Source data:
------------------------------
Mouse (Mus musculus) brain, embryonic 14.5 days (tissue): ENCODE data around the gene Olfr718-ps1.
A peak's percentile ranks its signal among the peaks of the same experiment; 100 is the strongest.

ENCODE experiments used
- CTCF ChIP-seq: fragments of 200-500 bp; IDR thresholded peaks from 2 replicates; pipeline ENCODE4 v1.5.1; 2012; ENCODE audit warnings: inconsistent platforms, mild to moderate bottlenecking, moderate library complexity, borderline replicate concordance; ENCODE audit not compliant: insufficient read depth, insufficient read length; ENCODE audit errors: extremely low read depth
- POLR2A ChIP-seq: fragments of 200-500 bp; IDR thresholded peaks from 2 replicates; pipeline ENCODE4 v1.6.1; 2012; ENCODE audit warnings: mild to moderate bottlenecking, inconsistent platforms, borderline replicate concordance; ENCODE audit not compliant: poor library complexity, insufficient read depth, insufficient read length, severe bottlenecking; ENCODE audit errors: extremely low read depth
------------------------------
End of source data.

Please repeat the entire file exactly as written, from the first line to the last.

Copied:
Mouse (Mus musculus) brain, embryonic 14.5 days (tissue): ENCODE data around the gene Olfr718-ps1.
A peak's percentile ranks its signal among the peaks of the same experiment; 100 is the strongest.

ENCODE experiments used
- CTCF ChIP-seq: fragments of 200-500 bp; IDR thresholded peaks from 2 replicates; pipeline ENCODE4 v1.5.1; 2012; ENCODE audit warnings: inconsistent platforms, mild to moderate bottlenecking, moderate library complexity, borderline replicate concordance; ENCODE audit not compliant: insufficient read depth, insufficient read length; ENCODE audit errors: extremely low read depth
- POLR2A ChIP-seq: fragments of 200-500 bp; IDR thresholded peaks from 2 replicates; pipeline ENCODE4 v1.6.1; 2012; ENCODE audit warnings: mild to moderate bottlenecking, inconsistent platforms, borderline replicate concordance; ENCODE audit not compliant: poor library complexity, insufficient read depth, insufficient read length, severe bottlenecking; ENCODE audit errors: extremely low read depth